If you're interested in foraging for your own local greens, ramps and dandelions are also plentiful this time of year. Dandelion leaves should be picked when they're still small and the flowers haven't developed. They can be eaten raw or steamed, boiled or sauteed just like any of the other spring greens. If this idea interests you I recommend getting a good illustrated book on wild food foraging to help you identify edible plants in your area. Bon appetit!
I finally did it, I got myself a real juicer! I am absolutely loving it and so glad that I broke down and got one. Juicing is one of the healthiest things you can add to your diet. I thought I would have to pay several hundred dollars for a good one, so I never really put the investment on my wish list. Now I have great healthy juices, and super veggie crackers from the pulp!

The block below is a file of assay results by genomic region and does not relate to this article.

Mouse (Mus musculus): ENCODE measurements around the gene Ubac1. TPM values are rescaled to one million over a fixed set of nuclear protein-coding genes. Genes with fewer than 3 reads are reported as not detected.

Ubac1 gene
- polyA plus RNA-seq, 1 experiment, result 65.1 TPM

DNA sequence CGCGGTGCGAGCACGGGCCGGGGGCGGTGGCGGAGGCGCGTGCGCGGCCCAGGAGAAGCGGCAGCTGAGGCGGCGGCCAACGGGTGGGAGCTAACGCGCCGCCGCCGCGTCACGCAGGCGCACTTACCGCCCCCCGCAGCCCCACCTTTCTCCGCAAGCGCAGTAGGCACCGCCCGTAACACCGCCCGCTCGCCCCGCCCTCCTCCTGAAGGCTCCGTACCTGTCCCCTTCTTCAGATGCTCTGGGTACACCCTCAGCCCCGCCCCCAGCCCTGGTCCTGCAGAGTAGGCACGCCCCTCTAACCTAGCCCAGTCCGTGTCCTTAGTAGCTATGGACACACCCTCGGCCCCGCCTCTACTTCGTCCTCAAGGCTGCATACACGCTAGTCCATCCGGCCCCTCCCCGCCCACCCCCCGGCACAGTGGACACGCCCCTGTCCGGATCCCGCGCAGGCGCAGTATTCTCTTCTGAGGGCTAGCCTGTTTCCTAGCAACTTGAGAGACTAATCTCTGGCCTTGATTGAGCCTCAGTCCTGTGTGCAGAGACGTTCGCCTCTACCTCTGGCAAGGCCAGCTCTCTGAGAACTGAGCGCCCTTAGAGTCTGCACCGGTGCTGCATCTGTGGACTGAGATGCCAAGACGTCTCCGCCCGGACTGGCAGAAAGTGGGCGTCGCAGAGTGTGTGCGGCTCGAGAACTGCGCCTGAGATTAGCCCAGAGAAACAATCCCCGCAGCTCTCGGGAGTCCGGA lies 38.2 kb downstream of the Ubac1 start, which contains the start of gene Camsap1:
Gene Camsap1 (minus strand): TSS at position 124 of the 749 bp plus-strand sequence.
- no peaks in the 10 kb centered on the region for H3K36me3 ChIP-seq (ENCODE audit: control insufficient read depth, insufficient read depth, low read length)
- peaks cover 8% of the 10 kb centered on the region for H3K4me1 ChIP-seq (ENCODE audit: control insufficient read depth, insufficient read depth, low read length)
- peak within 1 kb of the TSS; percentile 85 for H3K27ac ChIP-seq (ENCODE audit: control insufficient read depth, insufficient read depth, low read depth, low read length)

I invested in a Vitamix Blender many years ago, and while I would occasionally make myself a healthy vegetable and fruit juice in it, a blender like the Vitamix (wonderful for everything else, including making soups , smoothies and ice cream!) doesn't separate the pulp from the juice, so a green drink can get very thick quickly. Sometimes you want a juice without the pulp.
If you're interested in getting a juicer and you expect to juice a lot of greens, your best buy is a masticating juicer. These juicers, such as the Omega 8006 or the Hunom 100, crush the food and then juice it, resulting in more juice. A centrifugal juicer is good for juicing if you are primarily juicing fruit. They will also work with greens, they just don't juice them as thoroughly.